What is on the minds of today’s hospital leaders? A recent survey conducted by HealthLeaders Media lists the top priorities and concerns of hospital leaders in the U.S.: patient experience and satisfaction was ranked first, followed by clinical quality and safety, and then cost reduction / process improvement.
For most hospitals, salaries and benefits are the biggest budget items. In fact, according to the American Hospital Association, hospitals, on average, spend 54 percent of their budget on employee salaries and budgets. If a hospital wants to overcome its financial challenges, it’s clear that human resources needs to be a part of the solution.
A good place to start is for healthcare HR professionals to begin championing talent management best practices that foster a culture of employee engagement, performance improvement and accountability.
The link between best practices in talent management, and employee engagement and productivity
Recent research by Dr. Kevin Groves at Pepperdine University demonstrates that effective talent management in healthcare has been proven to increase in patient satisfaction, lower nursing turnover and increase employee productivity.
With research underscoring the importance of talent management in achieving these positive outcomes, it only makes sense to look at a few best practices.
1. Organization-centric goal alignment Ensure employees have clear standards for performance, as well as goals and objectives that are linked to organizational goals.
One of the most effective ways for healthcare HR and healthcare leaders to communicate a change in priorities is through organizational goals. Managers should be clear about goals and expectations, and help employees see how their work matters to the organization. This organization-centric approach to goal management is especially important in times of change.
Case in point: Fairbanks Hospital uses goal setting and alignment to help its non-clinical departments to better understand how they improve patient satisfaction scores:
“Since incorporating goal management using Halogen, we find that day-to-day activities are more closely aligned with our mission, which has helped improve employee engagement, and most importantly, the quality of care and services we deliver to our patients and families.” – Fairbanks Hospital CEO Helene Cross
2. Employee development and career progression: Give employees learning, development and career progression opportunities, including access to the resources, training, and information they need to succeed.
One of the top three reasons people leave organizations is the lack of challenging and meaningful development opportunities — making learning programs particularly important in terms of employee retention. When organizations can tightly integrate learning with performance, it becomes much more relevant to employees because they see how their learning activities support their individual performance and development needs and positively impact patients and clients.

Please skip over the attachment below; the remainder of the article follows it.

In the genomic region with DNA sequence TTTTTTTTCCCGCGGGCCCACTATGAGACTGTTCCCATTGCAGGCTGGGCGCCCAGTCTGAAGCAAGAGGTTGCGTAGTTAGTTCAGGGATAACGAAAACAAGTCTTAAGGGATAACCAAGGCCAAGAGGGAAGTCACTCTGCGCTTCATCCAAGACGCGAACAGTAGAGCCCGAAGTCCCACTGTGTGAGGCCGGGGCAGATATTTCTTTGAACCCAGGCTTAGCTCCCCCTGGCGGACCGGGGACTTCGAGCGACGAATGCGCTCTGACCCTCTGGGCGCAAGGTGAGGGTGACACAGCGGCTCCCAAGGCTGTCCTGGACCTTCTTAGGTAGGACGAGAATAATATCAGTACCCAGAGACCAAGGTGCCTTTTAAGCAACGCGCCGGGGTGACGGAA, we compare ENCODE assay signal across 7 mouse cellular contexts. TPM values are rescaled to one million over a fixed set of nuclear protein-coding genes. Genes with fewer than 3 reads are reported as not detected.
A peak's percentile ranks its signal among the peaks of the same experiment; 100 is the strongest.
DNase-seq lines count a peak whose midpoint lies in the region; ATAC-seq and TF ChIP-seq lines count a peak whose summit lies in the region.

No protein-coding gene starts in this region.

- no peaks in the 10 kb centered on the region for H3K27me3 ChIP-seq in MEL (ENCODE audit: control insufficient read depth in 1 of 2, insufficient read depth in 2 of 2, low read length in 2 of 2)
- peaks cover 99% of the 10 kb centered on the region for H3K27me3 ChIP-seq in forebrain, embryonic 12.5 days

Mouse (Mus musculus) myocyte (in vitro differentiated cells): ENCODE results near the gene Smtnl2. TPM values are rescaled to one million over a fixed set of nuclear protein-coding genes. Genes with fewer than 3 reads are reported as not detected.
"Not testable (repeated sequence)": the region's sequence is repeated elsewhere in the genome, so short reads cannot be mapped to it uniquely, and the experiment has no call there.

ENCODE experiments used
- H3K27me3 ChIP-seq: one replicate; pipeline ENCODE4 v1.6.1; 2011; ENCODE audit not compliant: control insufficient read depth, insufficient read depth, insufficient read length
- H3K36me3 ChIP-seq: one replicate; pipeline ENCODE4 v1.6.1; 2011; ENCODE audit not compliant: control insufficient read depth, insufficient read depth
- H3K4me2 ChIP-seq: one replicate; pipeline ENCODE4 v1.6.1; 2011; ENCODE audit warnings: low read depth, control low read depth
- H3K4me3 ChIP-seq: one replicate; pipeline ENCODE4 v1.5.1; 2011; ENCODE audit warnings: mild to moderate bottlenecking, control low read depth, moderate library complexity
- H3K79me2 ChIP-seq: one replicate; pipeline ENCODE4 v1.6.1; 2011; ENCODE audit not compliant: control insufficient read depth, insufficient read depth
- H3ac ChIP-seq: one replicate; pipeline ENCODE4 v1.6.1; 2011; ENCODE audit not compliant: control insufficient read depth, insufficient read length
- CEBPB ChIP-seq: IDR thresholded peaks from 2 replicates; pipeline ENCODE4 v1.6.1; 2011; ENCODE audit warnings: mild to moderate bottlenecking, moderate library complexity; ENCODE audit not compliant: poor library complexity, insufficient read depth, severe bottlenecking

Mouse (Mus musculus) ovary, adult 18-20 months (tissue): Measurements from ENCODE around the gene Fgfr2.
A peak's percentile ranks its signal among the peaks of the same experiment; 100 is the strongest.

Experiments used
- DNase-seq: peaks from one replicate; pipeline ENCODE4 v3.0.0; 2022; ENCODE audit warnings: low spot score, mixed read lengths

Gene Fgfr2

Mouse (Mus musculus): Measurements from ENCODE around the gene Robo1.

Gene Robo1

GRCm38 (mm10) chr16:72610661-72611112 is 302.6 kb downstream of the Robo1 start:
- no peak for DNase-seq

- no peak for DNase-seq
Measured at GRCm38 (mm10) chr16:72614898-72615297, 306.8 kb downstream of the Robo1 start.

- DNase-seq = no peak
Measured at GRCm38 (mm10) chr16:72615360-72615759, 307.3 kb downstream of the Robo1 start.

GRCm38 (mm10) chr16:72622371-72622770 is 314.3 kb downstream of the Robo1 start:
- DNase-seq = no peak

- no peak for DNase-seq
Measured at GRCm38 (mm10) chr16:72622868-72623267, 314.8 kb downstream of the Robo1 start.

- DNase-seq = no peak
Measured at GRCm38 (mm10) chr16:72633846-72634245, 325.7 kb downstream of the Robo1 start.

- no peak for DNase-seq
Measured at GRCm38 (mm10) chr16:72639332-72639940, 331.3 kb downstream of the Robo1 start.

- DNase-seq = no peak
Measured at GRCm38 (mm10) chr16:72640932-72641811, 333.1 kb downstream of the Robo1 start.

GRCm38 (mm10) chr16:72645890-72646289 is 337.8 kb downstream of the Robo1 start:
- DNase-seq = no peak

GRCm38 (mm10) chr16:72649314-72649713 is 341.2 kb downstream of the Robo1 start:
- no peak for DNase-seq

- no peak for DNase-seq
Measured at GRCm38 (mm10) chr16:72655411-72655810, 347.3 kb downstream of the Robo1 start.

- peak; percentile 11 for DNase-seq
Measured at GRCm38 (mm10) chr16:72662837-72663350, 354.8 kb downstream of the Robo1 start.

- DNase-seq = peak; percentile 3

And with each new nurse costing conservatively $31,486 per nurse, including recruitment, training and lost productivity, reducing turnover can have a significant impact on a hospital’s bottom line.
Case in point: By implementing a system that integrates performance and learning, Black River Memorial Hospital has seen a change in how employees view training:
“Our staff now understands how what they do contributes to the organization's success, whether their goal is to earn a specific certification or do process improvements. We no longer hear: I don't know why I'm doing this. Now they say: I'm doing this because it makes a difference in areas like patient outcomes, improved service delivery and money saved.” – Holly Winn, Vice-President of Ancillary Services and Human Resources
Within the healthcare industry, being able to measure competencies is critical in determining the ability of healthcare staff and professionals to provide quality services and the highest levels of care to patients. Unlike goals or objectives that describe what you want staff members to do, competencies take into account behavior or how you want tasks to be accomplished.
Competencies should be clearly defined, and used consistently throughout the employee lifecycle. For instance, organizations should include them in job requisitions to help ensure that they hire the right people for the right job.
Job descriptions should match the job requisitions, so employees have consistency in what they were hired for, and what is expected of them. Finally, when it comes time to review performance, these same competencies should be assessed, ensuring a consistency from hire to review.
Committed to cost reduction, process improvement
Many healthcare HR leaders say one of their biggest challenges is to secure appropriate funding for talent management programs. Forced to compete for limited funding with other departments and initiatives, healthcare HR departments need to know how to make a compelling argument for an investment in talent management.
If you’re interested in seeing what’s possible, we can help you calculate your potential return on talent management investment.
Healthcare HR’s critical role
If you are a healthcare HR professional, you can help alleviate the concerns keeping your CEO up at night. Because when done effectively, talent management programs can increase patient satisfaction, decrease nursing turnover and improve employee productivity.
And all of these outcomes can help to improve your hospital’s bottom line — and make your CEO very happy.